Both a right and a privilege

Marissa Rushton, Opinion Writer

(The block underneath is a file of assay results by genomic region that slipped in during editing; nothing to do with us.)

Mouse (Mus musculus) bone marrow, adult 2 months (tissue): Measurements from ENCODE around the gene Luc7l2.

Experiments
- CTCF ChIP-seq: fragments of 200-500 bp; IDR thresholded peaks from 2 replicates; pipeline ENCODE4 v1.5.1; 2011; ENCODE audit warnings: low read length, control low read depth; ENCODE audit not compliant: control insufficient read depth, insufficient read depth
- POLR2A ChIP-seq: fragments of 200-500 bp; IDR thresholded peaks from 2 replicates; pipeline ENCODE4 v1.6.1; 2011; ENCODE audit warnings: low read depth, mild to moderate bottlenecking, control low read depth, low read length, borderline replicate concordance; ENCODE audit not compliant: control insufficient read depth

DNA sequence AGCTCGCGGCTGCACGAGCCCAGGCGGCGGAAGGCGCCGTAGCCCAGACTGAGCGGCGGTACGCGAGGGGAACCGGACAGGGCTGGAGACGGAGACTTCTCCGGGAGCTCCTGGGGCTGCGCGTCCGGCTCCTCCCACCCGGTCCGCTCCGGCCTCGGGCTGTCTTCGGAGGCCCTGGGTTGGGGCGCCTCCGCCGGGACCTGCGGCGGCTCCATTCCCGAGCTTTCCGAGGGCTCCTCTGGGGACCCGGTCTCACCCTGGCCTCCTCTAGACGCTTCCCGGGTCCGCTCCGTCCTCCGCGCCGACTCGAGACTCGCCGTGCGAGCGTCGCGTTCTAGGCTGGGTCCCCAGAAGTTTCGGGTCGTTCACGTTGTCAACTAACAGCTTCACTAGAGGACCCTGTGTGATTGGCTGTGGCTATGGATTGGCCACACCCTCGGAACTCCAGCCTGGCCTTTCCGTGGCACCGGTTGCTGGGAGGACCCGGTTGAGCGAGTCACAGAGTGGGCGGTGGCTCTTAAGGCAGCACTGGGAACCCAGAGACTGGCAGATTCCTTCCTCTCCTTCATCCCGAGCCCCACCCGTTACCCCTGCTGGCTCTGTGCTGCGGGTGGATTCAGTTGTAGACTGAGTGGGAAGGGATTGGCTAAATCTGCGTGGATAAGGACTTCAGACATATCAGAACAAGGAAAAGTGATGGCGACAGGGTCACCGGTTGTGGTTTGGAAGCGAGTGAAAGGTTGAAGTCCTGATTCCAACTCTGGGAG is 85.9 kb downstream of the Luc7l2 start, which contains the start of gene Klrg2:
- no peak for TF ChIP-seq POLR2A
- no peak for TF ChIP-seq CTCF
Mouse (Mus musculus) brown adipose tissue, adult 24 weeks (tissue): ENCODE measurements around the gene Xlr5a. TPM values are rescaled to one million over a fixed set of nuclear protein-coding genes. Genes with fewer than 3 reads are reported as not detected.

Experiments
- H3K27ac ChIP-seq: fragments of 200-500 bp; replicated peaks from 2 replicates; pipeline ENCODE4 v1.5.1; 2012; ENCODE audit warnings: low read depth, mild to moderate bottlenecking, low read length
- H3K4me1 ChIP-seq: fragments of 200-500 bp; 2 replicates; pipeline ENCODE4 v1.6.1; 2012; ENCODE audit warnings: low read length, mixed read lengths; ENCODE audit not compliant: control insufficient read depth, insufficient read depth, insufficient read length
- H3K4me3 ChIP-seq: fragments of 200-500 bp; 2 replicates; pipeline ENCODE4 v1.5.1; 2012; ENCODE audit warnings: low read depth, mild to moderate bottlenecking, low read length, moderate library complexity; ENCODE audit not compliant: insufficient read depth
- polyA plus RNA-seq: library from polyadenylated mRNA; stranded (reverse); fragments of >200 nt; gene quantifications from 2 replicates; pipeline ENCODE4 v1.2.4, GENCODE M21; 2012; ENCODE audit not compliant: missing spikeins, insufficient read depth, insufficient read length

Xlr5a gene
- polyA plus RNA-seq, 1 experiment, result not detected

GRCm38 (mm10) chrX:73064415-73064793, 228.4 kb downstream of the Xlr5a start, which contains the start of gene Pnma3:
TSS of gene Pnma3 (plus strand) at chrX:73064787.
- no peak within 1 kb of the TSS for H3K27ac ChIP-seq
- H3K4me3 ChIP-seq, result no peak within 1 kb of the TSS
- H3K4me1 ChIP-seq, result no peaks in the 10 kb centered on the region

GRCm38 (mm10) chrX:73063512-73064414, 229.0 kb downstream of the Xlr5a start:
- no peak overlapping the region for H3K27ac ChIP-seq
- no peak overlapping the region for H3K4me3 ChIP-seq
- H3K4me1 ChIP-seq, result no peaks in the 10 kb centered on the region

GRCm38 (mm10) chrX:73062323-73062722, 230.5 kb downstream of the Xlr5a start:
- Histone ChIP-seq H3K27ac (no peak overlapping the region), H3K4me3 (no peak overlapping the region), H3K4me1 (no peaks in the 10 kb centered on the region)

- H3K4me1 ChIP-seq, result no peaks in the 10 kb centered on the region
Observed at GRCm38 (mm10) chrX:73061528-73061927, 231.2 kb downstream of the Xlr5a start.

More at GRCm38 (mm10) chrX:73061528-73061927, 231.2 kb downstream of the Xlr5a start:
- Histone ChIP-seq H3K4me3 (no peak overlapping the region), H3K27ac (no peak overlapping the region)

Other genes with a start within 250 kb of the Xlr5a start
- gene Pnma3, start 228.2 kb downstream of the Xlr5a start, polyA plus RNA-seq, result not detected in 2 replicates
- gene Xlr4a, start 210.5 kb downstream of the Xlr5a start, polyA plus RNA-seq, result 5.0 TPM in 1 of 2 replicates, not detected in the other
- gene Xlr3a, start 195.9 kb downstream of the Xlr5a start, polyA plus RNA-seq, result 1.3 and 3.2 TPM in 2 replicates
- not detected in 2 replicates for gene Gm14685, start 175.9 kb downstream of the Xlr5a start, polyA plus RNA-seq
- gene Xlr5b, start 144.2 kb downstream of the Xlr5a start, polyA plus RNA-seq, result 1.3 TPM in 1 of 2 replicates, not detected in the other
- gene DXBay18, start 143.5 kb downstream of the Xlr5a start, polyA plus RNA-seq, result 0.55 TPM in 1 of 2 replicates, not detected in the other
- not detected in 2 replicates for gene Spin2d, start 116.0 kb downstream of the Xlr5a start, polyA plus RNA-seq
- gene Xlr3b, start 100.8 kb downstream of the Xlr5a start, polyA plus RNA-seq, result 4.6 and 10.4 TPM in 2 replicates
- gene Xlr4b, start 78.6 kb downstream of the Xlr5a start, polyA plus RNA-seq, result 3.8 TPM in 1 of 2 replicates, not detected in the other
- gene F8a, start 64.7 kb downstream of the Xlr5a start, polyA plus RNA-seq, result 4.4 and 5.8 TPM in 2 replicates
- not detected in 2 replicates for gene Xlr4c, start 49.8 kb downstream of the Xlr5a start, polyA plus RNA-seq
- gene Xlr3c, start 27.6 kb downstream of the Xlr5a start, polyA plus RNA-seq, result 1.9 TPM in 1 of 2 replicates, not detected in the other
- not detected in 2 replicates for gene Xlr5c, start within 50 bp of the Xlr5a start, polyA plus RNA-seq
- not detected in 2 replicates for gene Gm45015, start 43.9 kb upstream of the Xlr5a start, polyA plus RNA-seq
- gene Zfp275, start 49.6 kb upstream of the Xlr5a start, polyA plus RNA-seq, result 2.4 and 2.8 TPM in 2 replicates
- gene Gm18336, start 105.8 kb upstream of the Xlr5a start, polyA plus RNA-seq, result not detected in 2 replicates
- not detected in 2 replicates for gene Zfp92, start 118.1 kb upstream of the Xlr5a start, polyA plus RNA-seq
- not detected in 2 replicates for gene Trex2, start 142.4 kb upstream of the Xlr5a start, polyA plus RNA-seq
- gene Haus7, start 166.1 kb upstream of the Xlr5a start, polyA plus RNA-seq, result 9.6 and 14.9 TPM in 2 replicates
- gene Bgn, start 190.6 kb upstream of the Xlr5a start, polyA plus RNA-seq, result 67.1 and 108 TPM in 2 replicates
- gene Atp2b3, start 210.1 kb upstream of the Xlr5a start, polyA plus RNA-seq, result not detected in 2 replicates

United States can read in the New York Times that, in more recent years, young adults and teens have lost interest in our government system, which is ultimately leading to the decrease in the number of voters within this age. “Most young people in the United States don’t vote. Fewer than half of Americans 18 to 29 voted in the 2016 presidential election — a gap of more than 15 points compared to the overall turnout,” The New York Times said. The public has usually been ecstatic about the opportunity to vote at the poles in the past. For example, prior to the year 1920 when women were not allowed to vote, the women held marches and protests because they wanted the right to vote. Where has this gone nowadays? Why do young adults and high schoolers seem not to care? Researchers have found that the younger population has not been voting because it is out of habit for them. When you are not used to doing something commonly, it can be difficult to remember, especially when we only vote in the presidential election every four years. According to Health Line, it can take anywhere between 18 to 24 consecutive days to develop a new habit. As Americans, these young adults cannot vote everyday but if they see reminders everyday leading up to the election the event may become more relevant for them. Reminders like posters, flyers and advertisements may seem useless or a waste of materials but they help the public, especially the younger voters, remember to think about their choice and to actually vote when it comes to election day. Most teenagers are not even aware of the smaller elections, including the ones for mayors, judges and governors. The only election most people know about is the presidential election, which is held every four years. If smaller elections hadmorepublicity,therewould be more voters. Making people more aware of issues is part of the solution. When teenagers realize that their opinions matter and make a difference, they are more likely to actively participate in today’s government elections. More recently, teenagers have been voicing their opinions out loud for everyone to hear but, when they are given the chance to put their voices to action, they do not follow through. This may be because the voting age is 18 and a lot of teens cannot vote. However the young adults who are eligible either decide not to or forget. If high school students were more informed about how the voting system works, they would be more likely to vote. Again, the repetition of reminders about elections will help them remember but they will also be more informed on what is really going on. In eighth grade history class, middle schoolers typically learn about how the government and voting system works; the curriculum also urges them to vote when they’re older. It helps them realize how important their voices are and why they should vote. However, these eighth graders still have four to five years until they are able to vote. During a high schooler’s junior year, they are required to take some kind of United States History class. As of right now, there is no specific voting process unit. Something like this could help younger teens become more informed and engaged in their government as well as understand why their duty as a citizen is to vote. From my standpoint, learning about the voting process in the United States should be added to the curriculum near the end of October, right before Election Day in early November. This would help remind students why they should vote and how to make their voice heard. Teens’ ability to vote is not only a right but also a privilege our country has granted us. The younger generation has the opportunity to change the pathway of future generations and the country through the power of voting.